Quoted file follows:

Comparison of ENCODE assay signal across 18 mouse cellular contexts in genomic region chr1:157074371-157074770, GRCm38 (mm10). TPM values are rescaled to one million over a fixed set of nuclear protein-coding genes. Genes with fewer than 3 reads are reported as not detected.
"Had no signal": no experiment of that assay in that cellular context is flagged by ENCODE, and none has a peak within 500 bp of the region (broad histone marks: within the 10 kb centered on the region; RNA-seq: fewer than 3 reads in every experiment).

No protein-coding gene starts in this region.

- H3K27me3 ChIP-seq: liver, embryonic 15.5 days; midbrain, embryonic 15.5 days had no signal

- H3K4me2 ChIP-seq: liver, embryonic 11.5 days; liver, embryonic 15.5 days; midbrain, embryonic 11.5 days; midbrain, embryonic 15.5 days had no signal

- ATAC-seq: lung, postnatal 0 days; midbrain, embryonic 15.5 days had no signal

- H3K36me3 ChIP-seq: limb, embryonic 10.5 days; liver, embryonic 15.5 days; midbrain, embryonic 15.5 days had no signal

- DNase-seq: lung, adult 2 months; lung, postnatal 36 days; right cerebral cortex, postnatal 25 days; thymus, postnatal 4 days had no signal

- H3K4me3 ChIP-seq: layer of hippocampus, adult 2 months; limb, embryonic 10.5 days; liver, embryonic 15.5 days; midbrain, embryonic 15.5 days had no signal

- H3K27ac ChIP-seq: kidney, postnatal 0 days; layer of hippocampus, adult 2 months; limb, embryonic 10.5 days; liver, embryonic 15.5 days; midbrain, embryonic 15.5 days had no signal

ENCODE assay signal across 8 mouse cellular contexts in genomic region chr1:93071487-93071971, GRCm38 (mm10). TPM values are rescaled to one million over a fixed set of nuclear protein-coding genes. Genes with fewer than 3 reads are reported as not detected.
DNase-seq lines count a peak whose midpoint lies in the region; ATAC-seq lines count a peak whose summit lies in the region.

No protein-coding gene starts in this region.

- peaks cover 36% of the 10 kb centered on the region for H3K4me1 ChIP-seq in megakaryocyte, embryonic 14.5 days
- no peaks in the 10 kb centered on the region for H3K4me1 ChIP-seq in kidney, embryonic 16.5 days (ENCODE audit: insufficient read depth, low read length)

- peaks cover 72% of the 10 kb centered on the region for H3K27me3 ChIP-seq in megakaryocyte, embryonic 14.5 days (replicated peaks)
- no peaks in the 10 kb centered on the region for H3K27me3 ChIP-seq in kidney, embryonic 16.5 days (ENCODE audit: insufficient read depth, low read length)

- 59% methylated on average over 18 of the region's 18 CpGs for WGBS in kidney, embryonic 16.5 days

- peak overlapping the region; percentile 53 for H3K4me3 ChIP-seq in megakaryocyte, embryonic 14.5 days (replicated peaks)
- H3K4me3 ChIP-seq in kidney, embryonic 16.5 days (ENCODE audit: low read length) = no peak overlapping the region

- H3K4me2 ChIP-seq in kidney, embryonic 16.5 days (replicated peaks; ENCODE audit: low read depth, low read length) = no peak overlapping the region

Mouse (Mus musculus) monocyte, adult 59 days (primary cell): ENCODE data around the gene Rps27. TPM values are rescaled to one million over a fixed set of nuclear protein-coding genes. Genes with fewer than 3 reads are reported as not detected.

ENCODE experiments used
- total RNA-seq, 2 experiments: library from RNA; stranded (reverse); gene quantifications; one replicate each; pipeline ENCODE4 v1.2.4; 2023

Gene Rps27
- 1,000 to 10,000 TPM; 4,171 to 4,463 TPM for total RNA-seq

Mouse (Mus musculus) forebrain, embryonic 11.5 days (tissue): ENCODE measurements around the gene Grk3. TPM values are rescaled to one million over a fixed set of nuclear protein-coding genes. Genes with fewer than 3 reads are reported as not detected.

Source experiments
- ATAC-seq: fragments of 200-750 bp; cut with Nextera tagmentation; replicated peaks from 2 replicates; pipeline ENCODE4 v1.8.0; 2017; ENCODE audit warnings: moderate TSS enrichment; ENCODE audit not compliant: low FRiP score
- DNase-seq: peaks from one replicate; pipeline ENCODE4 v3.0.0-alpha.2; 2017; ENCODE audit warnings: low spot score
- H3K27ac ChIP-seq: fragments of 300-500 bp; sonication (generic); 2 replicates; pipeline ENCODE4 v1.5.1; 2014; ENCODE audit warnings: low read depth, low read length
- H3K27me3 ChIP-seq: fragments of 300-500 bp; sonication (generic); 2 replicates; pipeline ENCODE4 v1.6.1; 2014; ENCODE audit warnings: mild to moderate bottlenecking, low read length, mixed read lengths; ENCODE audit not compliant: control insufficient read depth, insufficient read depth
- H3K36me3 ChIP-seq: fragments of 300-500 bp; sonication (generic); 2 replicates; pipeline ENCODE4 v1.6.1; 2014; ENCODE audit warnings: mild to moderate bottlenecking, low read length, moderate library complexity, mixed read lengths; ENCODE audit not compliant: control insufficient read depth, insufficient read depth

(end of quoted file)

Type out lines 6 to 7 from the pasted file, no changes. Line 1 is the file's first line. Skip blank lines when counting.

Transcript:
- ATAC-seq: lung, postnatal 0 days; midbrain, embryonic 15.5 days had no signal

- H3K36me3 ChIP-seq: limb, embryonic 10.5 days; liver, embryonic 15.5 days; midbrain, embryonic 15.5 days had no signal